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How to Configure Analytics for Your Small Business Website

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Being able to measure the performance of your web site is of critical importance if you're doing any marketing at all. Although the accuracy and transparency of measuring the performance of advertising campaigns on the web has never quite lived up to its promise, it's still infinitely better than anything marketers have had available in the past.

But before you can start reaping the rewards of the vast amounts of data available at your fingertips, you must have 100 percent solid tracking set up on your web site.

Even if you aren't planning on getting into detailed stats any time soon, making sure everything is set up now will give you a wealth of historical information in the future. (Web developers: it's a good idea to install Google Analytics on new client websites by default. They'll thank you later.)

The Basics

Many tracking packages are available, ranging from the free to the very expensive. Your web server almost certainly has something basic installed already.

However, for most small business web sites, Google Analytics is a good fit. It's fast, reliable, powerful, and free. We'll assume you're using Google Analytics for the rest of this column, but most of the advice will be the same for whichever package you use.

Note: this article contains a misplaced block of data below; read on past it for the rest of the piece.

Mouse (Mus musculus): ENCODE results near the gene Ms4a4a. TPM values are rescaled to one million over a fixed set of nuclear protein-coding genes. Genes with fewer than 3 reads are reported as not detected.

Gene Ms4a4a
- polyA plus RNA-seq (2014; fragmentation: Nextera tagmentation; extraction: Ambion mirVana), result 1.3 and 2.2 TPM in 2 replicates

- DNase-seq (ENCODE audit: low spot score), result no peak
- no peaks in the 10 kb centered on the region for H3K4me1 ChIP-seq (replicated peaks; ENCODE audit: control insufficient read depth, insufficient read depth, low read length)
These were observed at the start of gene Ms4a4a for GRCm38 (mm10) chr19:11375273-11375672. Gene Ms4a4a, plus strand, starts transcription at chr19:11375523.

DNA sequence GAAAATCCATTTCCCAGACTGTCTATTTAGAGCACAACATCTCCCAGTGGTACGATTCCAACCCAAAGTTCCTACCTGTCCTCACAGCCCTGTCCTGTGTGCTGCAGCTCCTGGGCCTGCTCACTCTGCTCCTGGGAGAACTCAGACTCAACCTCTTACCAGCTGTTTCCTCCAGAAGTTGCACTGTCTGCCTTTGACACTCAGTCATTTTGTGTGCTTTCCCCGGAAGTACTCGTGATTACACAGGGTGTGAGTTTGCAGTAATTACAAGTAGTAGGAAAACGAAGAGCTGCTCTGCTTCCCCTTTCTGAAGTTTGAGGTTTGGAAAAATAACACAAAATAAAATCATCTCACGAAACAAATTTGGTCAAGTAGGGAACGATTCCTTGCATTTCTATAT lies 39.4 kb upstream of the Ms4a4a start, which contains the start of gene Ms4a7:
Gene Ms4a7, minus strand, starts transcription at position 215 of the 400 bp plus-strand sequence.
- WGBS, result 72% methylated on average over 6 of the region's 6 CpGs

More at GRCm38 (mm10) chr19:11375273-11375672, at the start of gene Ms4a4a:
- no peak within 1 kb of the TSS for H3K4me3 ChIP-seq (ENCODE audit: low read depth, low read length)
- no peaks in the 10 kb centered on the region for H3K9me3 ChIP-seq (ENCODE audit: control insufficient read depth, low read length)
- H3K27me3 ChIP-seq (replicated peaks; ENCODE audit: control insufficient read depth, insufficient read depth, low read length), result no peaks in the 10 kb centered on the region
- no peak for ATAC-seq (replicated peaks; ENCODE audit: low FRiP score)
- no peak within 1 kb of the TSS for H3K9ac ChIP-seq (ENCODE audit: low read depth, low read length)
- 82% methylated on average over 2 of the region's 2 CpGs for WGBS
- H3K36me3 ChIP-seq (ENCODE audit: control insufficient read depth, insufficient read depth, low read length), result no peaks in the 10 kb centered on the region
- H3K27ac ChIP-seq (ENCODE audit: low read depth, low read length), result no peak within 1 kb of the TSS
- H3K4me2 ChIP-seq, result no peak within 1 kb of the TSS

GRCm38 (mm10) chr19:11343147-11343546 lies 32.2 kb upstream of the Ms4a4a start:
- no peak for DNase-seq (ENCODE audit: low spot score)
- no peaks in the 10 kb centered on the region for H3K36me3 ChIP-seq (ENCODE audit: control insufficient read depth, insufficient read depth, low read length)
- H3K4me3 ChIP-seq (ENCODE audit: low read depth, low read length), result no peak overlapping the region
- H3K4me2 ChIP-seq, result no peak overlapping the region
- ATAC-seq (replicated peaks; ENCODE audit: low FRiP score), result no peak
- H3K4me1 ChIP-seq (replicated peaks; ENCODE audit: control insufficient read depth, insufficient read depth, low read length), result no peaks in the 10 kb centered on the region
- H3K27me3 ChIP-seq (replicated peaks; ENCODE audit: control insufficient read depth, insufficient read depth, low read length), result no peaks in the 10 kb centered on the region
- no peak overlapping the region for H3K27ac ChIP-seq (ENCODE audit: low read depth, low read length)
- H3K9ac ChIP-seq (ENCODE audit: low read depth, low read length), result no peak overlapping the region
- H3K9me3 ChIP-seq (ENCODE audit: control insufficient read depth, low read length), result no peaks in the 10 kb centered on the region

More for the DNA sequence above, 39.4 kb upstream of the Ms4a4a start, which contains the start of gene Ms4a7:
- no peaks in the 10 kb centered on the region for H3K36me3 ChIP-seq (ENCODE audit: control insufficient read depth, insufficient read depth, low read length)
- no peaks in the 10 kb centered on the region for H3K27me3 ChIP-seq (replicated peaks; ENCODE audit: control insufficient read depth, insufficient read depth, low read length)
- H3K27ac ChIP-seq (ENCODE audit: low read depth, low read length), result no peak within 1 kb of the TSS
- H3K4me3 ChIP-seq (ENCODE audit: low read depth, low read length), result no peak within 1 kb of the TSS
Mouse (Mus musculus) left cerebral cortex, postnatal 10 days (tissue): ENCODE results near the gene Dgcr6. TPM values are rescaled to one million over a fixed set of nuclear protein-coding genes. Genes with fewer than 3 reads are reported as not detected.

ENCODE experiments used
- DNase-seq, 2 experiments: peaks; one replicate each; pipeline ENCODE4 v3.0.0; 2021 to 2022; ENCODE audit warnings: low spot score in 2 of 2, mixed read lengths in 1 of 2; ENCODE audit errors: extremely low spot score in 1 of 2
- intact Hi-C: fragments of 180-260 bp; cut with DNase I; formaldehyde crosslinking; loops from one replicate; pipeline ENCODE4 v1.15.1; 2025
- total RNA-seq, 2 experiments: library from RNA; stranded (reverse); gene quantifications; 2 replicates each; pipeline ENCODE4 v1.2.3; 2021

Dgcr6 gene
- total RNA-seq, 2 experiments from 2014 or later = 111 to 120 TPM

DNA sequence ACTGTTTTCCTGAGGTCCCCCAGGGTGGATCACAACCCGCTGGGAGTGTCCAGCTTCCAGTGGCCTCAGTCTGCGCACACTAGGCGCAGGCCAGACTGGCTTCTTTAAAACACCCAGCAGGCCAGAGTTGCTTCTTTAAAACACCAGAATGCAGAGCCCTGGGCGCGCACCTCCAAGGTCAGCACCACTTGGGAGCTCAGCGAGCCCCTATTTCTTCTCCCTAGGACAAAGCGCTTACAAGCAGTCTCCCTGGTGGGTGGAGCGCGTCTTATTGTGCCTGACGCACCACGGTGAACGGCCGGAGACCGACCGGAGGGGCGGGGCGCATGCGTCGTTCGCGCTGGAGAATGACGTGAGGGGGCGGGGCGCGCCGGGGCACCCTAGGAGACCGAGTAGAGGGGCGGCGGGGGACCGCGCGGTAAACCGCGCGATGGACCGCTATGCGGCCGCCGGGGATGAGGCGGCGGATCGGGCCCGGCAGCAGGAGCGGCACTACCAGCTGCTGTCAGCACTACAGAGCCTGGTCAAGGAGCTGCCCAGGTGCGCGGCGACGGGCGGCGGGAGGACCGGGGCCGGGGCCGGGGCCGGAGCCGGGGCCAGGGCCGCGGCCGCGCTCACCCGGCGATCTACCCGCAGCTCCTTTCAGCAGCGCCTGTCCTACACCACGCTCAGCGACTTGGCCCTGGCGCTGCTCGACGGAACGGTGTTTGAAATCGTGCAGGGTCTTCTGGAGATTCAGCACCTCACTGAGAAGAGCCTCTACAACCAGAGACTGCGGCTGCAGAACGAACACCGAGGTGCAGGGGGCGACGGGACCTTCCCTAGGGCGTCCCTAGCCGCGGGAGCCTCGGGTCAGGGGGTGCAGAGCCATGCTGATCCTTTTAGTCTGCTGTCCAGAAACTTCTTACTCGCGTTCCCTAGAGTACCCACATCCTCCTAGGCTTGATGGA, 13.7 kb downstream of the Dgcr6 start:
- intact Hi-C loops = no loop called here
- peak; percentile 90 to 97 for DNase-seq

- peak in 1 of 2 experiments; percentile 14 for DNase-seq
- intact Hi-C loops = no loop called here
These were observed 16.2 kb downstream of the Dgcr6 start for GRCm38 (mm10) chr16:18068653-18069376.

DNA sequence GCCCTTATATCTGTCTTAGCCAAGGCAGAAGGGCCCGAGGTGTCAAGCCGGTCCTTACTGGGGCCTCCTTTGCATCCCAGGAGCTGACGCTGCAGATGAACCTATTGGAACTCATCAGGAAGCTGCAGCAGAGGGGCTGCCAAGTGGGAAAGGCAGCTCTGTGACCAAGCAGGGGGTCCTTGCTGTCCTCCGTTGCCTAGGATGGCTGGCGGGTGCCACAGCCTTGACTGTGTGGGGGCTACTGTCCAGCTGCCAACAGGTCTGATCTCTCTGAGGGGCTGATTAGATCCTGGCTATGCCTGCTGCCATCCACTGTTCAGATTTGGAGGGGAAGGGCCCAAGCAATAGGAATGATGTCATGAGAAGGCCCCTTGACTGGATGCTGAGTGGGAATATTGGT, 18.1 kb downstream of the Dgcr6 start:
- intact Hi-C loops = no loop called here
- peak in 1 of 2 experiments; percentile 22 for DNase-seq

If you haven't done so already, start by signing up. Grab the tracking code and follow Google's instructions on how to install it on every page of your website (or ask your web developer to do so).

That may sound obvious, but some websites only place the code on the home page or a handful of other pages. It has to be on every page!

Another common pitfall is when you have a website run by two different pieces of software (e.g., Joomla running the main pages and WordPress running a blog section). If this is your scenario, double check that the tracking code is everywhere it should be. Likewise, if you ever install more sections of your site using different platforms, ensure that the tracking code is put into them immediately.

Installing the tracking code itself is usually straightforward (simply a case of copying and pasting the code into the right parts of your site's templates), but if you're running a platform such as WordPress, you might need to install a plugin that will handle Google Analytics for you.

It's also worth using an automated testing utility to check that the code is present on every page of your site.

Profile Settings

Analytics Profile Settings

Now that we've done the easy bit, the next step is to configure your profile. This is fairly straightforward, and usually only needs to be done once.

Most of these settings are obvious, but these areas deserve special consideration:

  • AdWords: If you're running an AdWords account, or someone is doing it for you, you must link your AdWords and Analytics accounts. This will give you a lot more insight and intelligence into your AdWords campaign, and, importantly, allow you to import goals from Analytics into AdWords. This is important as Analytics more flexible than AdWords when it comes to goal configuration, so you can use it to track more types of conversion.
  • Site search: Google Analytics can track the usage of any internal search facility your site has, as long as the latter exposes search terms in your site's URLs (if it doesn't, ask your developer to set it up so that it does -- it's an all-round good thing to do). Being able to track internal site search will give you invaluable insight into what people expect your website to provide for them, and show you how behavior differs between people who do and don't use the search functionality.